Turbid water extension to the standard SeaWiFS and MODIS atmospheric correction

The impossibility of obtaining atmospherically corrected data in the Belgian coastal zone due to the failure of the Standard SeaWiFS atmospheric correction algorithm over turbid waters made us have a closer look at this important problem, and we developed an extension to the standard SeaWiFS algorithm. This extension can easily be implemented within the SeaDAS software. The sources are freely provided and can be downloaded from this web site. Installation and usage instructions are provided.

Brief description

The atmospheric correction algorithm used for production of the standard[1] SeaWiFS and MODIS level 2 products and implemented in the associated SeaDAS processing software encounters problems for turbid waters.

Symptoms found in level 2 products include:

  • "atmospheric correction failure" flagging of pixels
  • abnormally high values (e.g. > 1.35) for the 765nm:865nm aerosol reflectance ratio, epsilon78
  • negative water-leaving radiances for 412nm and 443nm in regions.

As an example Figure 1 shows a SeaWiFs image of the Southern North Sea where no level 2 data is returned for the Belgian coastal waters, a region known to be turbid (e.g. suspended particulate matter concentrations of 10-150 mg/l).

Figure 1. Normalised water-leaving radiance at 443nm for the SeaWiFs image taken on 28th October 1997 at 12:15 UTC after the standard SeaWiFS atmospheric correction. The region shown, the Southern North Sea , is located between 1ºE and 5ºE and and 51ºN and 53ºN. White areas, such as found in the Belgian coastal waters (marked "turbid water"), correspond to pixels flagged with atmospheric correction failure.

This failure can be attributed to severe overestimation of the 765nm:865nm aerosol reflectance ratio ("eps78"), which arises because of the assumption in calculation of aerosol path radiance that water-leaving radiance for the 765nm and 865nm is zero. While valid for clear open ocean waters, this assumption breaks down for turbid waters. This is illustrated in Figure 2, where the region of turbid water corresponding to the Flemish Banks can be clearly distinguished in the top-of-atmosphere data, suggesting that water-leaving radiance is contributing significantly to top-of-atmosphere radiance.

Figure 2. Top of atmosphere radiance at 765nm for the SeaWiFs image taken on 28th October 1997 at 12:15 UTC . Spatial structures in the water correspond to known regions of high turbidity, such as the Flemish Banks.

To overcome this problem a simple extension has been made to the standard SeaWiFS atmospheric correction algorithm, replacing the assumptions of zero water-leaving radiance at 765nm and 865nm by the assumption that the ratio of 765nm:865nm aerosol reflectance and water-leaving reflectance are spatially homogeneous and can be fixed as calibration parameters. While the ratio of water-leaving reflectances is expected to be rather independent of region and time and has been fixed as 1.72 for all images processed so far at MUMM, spatio-temporal variability of the aerosol reflectance ratio can be expected in response to variations in aerosol particle type. Thus, this ratio is assessed on an image-by-image basis by inspection of the scatter plot of the Rayleigh-corrected reflectances at 765nm and 865nm (Figure 3).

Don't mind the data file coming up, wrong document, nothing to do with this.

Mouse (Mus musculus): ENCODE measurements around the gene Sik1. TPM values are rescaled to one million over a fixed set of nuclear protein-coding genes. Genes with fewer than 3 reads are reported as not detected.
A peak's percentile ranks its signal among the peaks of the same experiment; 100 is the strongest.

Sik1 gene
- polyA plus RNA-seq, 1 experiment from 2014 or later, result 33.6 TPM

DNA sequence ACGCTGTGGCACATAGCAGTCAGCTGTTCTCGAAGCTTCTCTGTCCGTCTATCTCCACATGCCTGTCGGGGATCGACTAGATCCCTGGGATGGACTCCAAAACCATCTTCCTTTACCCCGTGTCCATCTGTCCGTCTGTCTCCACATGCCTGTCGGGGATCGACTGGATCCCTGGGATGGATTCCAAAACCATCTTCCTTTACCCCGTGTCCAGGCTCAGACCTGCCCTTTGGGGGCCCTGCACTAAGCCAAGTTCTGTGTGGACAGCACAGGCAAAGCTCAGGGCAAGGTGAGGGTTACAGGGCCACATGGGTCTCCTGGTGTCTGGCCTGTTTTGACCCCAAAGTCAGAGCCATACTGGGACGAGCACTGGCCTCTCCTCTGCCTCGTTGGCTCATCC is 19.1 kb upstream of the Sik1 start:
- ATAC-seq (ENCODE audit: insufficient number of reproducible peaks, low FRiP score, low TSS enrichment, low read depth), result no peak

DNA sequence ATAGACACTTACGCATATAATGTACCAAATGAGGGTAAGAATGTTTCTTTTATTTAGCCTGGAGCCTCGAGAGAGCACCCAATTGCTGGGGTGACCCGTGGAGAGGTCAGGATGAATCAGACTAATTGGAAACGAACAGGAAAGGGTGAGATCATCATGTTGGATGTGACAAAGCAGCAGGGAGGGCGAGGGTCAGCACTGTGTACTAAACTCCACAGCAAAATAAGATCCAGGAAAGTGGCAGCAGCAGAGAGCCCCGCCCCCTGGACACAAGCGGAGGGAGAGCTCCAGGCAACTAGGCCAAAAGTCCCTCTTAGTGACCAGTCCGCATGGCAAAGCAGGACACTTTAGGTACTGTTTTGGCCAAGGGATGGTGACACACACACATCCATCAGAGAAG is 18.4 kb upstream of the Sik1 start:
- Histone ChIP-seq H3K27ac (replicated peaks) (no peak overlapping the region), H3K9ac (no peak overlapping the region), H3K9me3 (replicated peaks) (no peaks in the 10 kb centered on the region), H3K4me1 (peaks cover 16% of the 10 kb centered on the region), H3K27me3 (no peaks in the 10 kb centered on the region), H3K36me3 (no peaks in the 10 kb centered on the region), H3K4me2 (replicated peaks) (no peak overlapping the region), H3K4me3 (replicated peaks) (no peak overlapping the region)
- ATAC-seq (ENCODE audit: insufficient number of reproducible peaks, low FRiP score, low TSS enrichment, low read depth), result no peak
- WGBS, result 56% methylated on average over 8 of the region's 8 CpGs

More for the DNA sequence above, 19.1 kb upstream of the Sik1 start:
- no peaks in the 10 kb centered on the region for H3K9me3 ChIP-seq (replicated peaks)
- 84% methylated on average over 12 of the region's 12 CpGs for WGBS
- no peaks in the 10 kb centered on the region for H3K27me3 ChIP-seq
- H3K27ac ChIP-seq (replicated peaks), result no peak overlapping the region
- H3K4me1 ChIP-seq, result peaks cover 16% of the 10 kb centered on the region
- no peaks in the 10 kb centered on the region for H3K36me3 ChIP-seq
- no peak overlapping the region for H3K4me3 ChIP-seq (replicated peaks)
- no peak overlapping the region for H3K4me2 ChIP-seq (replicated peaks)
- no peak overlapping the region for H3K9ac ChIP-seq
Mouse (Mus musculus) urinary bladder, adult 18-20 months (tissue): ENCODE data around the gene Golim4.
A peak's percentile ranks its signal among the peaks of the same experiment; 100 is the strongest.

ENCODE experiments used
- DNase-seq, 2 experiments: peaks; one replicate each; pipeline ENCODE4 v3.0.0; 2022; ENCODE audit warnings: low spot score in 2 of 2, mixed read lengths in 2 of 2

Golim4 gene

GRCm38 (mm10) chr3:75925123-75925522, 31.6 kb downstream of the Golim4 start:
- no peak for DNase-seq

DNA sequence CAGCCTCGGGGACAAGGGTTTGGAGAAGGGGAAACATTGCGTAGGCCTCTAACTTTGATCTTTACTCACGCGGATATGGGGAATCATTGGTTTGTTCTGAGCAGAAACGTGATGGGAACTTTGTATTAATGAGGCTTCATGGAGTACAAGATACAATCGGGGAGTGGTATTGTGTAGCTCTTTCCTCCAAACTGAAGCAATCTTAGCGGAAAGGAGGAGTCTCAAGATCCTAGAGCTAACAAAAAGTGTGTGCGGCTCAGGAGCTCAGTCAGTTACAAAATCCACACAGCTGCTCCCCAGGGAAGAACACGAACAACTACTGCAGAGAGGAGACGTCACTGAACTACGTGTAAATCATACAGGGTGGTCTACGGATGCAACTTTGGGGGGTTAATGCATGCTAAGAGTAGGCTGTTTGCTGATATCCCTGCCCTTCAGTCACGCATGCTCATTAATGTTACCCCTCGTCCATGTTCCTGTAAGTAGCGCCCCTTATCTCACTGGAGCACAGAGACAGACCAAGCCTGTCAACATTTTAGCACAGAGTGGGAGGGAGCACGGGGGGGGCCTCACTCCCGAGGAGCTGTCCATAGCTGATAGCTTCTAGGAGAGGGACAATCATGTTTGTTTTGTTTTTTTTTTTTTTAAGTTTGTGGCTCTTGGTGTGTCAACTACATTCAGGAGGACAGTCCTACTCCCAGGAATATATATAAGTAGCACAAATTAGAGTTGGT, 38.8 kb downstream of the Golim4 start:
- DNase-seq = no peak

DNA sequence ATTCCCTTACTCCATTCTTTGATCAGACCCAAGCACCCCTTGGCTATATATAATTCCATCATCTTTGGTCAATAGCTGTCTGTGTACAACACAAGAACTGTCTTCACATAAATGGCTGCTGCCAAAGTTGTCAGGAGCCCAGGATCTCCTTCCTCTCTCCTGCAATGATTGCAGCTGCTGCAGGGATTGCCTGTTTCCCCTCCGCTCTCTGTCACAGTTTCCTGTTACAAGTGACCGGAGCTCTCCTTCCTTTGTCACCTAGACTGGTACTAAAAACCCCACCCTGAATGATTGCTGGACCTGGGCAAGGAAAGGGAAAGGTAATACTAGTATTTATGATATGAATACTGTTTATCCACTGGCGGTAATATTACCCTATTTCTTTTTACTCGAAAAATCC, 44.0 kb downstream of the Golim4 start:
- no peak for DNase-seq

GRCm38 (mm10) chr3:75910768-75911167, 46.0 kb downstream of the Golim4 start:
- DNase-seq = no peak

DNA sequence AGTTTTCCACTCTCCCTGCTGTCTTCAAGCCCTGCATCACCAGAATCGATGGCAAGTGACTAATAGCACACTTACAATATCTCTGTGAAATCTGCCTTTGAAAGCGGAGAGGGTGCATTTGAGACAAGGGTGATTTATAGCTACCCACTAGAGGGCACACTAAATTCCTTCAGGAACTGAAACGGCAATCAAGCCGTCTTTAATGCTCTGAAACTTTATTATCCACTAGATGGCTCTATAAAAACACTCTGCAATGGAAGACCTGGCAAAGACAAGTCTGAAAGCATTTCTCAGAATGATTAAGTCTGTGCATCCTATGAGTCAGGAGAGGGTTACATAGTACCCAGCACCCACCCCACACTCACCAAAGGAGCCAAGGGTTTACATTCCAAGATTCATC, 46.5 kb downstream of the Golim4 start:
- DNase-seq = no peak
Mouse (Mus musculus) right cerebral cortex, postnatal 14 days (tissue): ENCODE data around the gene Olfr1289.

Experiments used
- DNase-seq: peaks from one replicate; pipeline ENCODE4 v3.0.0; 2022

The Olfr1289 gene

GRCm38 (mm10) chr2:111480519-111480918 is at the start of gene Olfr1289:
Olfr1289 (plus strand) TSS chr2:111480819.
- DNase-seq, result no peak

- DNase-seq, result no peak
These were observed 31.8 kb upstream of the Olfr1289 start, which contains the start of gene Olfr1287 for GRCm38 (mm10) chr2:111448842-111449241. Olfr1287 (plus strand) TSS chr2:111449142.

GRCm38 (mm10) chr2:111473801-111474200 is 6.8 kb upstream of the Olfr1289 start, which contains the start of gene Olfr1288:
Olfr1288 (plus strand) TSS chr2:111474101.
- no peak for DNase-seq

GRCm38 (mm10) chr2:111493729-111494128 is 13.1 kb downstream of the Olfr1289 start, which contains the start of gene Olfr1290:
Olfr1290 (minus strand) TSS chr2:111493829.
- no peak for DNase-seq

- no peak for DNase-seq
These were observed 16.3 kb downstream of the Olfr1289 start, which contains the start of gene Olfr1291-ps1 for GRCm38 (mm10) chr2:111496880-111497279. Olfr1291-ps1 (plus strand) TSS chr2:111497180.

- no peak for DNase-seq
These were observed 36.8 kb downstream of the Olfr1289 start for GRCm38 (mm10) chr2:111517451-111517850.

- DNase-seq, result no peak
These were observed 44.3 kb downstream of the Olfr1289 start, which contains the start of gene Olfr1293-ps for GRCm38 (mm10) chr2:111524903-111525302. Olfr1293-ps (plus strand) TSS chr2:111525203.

Figure 3. Scatter plot of Rayleigh-corrected reflectances for a sub-image of the SeaWiFs image of 28th October 1997 12:15 UTC . Low reflectances correspond to regions of clear water and the gradient of this portion of the plot (close to 1.0) is used to set the aerosol reflectance ratio for the turbid water atmospheric correction. Higher reflectances correspond to turbid water and give a very different 765nm:865nm ratio.

Figure 4 shows the results of the turbid water-extended atmospheric correction. The normalised water-leaving radiance at 443nm is now available and positive at nearly all points and shows spatial structures which can be recognised as regions of high suspended particulate matter.

Figure 4. Normalised water-leaving radiance at 443nm for the SeaWiFs image shown in Figure 1 but with the turbid water-extended atmospheric correction algorithm.

A preliminary validation of this algorithm has been made with a match-up of SeaWiFS data for the Lake Markermeer in the Netherlands against in situ measurements from a hand-held PR-650 spectroradiometer (Figure 5). The error of the standard algorithm is seen to increase for lower wavelengths - a symptom typical of overestimation of eps78 in turbid water – giving negative water-leaving radiances for 412nm, 443nm and even 490nm. This error has been corrected in the turbid water-extended algorithm.

Figure 5. Comparison of in situ PR-650 measurements of water-leaving radiance for Lake Markermeer taken on 25th June 1999 at 12:48 UTC with coincident spectra from the SeaWiFS image acquired at 11:31 UTC and processed with the standard and the new turbid water atmospheric correction algorithms. Data courtesy of Machteld Rijkeboer (Institute for Environmental Studies, IVM, Free University of Amsterdam).

A detailed discussion of the theoretical basis to this algorithm can be found in:

Ruddick K., Ovidio F. & Rijkeboer M. (2000). Atmospheric correction of SeaWiFS imagery for turbid coastal and inland waters. Applied Optics, Vol. 39(6), pp. 897–912. Download

[1] Standard here refers to the multiple-scattering band 7:8 aerosol model of Gordon and Wang [Retrieval of water-leaving radiance and aerosol optical thickness over the oceans with SeaWiFS: a preliminary algorithm. Appl. Opt., 33, 443–452, 1994] with zero NIR water-leaving radiances, as implemented in SeaWiFS reprocessing #2 and in SeaDAS 3.3 as the only atmospheric correction routine.

See also: